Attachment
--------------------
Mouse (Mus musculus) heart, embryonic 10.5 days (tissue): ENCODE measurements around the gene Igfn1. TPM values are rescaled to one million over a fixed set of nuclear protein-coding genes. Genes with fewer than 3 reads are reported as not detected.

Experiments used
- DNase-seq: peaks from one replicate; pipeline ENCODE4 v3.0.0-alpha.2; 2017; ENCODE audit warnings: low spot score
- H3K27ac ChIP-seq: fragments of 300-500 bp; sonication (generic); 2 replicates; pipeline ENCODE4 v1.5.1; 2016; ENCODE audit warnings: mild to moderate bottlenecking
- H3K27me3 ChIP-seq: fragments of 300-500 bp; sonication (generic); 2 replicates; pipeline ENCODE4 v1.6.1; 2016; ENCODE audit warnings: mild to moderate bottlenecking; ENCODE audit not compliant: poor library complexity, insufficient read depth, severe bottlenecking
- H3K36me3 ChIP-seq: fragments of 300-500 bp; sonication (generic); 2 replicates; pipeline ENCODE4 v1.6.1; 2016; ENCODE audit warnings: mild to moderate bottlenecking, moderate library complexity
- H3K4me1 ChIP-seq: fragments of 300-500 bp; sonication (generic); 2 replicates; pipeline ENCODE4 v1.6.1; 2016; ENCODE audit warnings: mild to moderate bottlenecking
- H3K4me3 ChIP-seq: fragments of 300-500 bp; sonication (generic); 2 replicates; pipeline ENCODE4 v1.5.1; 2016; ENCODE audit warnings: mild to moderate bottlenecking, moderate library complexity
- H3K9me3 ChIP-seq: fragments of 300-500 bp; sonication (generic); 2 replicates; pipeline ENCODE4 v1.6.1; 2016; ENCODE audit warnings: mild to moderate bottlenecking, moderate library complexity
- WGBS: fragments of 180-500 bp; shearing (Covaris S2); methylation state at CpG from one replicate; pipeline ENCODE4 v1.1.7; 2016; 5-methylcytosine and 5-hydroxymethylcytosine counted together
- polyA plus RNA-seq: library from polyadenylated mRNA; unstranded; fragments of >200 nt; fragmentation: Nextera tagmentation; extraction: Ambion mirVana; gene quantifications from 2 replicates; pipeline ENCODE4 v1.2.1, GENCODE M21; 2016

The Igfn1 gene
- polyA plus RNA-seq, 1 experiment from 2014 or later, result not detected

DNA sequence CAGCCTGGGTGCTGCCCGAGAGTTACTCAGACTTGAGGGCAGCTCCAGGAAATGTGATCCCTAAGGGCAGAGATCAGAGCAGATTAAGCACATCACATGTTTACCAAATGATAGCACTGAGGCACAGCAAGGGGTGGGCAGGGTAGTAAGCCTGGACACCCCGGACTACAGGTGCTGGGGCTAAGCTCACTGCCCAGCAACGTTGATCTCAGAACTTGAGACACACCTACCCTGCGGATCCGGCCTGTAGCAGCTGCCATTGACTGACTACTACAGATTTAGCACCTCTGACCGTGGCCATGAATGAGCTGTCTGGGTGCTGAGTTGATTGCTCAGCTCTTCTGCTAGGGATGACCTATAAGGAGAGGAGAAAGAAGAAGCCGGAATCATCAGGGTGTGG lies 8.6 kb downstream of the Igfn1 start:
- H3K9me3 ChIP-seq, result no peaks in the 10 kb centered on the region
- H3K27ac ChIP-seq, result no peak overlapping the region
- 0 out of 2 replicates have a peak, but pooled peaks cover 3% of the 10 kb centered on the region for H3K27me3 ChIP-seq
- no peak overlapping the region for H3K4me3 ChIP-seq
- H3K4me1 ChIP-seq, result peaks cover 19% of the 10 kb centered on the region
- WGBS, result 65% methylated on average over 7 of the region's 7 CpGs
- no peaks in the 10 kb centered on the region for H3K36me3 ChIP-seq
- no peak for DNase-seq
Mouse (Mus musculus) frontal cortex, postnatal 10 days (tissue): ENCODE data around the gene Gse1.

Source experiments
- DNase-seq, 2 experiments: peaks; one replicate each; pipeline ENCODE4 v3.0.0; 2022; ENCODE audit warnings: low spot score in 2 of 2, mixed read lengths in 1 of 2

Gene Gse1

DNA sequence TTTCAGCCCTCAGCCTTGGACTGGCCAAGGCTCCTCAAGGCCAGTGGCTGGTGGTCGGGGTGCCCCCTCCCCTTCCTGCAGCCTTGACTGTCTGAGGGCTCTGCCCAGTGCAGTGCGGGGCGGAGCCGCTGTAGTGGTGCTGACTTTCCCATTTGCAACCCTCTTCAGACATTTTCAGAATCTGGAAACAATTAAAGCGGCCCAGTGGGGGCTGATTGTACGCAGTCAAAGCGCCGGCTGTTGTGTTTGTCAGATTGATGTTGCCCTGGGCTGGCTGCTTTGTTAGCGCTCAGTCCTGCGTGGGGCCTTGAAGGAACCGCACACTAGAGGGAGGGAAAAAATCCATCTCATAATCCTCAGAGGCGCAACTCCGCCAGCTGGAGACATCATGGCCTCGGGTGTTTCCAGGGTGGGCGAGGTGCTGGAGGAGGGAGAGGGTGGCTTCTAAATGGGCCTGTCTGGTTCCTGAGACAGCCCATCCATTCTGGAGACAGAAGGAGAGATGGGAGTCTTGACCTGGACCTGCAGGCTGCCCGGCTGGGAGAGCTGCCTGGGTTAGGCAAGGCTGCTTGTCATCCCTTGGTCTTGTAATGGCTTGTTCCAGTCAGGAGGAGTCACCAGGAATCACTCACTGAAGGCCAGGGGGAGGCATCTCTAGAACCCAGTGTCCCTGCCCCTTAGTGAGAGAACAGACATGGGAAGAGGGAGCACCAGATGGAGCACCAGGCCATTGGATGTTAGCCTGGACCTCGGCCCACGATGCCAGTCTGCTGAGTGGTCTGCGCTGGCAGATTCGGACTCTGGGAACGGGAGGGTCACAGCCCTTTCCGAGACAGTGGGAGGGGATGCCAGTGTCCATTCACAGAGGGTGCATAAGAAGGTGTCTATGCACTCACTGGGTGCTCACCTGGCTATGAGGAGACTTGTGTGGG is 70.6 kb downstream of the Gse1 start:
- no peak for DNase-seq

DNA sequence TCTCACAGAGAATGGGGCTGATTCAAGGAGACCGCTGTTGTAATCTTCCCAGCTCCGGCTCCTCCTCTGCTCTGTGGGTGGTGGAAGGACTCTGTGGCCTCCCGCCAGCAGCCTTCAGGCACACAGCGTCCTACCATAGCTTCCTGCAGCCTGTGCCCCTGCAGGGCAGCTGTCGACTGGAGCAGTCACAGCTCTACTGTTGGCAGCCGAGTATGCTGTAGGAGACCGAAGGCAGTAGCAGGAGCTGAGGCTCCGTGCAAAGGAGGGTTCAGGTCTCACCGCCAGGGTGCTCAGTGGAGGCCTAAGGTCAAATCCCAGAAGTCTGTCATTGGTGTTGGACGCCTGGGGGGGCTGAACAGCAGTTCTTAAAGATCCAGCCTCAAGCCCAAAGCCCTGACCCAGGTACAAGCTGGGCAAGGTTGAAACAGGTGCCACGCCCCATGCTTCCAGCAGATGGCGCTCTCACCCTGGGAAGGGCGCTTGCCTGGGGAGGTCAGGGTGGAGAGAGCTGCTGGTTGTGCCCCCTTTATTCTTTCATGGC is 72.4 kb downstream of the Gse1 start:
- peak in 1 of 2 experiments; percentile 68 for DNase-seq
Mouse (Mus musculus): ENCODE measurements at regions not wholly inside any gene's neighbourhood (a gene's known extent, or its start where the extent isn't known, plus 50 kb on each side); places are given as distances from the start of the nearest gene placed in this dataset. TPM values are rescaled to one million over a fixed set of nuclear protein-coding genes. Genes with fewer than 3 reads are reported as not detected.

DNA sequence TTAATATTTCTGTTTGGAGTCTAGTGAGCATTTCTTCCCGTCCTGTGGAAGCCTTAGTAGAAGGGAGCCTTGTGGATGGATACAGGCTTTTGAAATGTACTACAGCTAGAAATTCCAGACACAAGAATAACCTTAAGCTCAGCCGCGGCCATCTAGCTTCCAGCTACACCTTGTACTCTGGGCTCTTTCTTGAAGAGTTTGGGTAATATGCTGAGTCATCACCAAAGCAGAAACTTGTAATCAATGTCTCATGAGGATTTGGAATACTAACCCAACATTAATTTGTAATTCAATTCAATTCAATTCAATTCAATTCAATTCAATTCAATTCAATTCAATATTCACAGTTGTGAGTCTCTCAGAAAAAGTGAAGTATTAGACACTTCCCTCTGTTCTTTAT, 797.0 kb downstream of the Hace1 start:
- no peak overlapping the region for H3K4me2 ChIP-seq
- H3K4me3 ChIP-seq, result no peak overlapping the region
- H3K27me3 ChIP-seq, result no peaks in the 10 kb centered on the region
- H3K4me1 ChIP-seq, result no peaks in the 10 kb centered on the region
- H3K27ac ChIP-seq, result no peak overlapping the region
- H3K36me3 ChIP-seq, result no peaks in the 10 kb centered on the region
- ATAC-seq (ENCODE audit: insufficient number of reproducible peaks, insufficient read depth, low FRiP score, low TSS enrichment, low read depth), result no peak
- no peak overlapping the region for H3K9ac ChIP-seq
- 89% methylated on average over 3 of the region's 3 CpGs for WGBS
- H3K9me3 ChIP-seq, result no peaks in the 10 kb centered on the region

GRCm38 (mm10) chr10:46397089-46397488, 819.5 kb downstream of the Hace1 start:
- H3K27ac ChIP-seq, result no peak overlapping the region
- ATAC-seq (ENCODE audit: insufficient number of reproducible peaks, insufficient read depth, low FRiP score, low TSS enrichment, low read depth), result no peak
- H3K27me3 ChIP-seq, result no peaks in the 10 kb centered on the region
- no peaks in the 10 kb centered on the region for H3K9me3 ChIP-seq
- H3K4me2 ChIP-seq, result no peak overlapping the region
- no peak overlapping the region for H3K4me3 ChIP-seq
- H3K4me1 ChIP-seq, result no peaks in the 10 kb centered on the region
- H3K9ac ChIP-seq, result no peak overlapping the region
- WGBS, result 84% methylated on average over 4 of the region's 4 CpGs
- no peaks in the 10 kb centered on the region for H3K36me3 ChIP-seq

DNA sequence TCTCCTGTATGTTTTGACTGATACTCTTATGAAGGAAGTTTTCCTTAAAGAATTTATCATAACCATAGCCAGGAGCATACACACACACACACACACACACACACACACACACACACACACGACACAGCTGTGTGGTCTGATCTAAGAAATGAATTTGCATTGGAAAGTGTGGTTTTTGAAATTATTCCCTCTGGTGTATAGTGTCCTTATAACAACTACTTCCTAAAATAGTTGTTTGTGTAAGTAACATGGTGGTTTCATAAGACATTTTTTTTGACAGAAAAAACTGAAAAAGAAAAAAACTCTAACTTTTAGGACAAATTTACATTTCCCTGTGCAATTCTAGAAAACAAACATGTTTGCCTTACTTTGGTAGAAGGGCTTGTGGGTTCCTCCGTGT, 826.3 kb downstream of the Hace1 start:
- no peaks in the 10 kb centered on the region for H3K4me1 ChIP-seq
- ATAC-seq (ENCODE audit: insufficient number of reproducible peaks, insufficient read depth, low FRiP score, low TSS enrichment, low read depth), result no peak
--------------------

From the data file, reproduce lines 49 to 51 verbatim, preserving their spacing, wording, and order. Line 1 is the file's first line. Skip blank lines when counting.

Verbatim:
- no peak overlapping the region for H3K4me3 ChIP-seq
- H3K4me1 ChIP-seq, result no peaks in the 10 kb centered on the region
- H3K9ac ChIP-seq, result no peak overlapping the region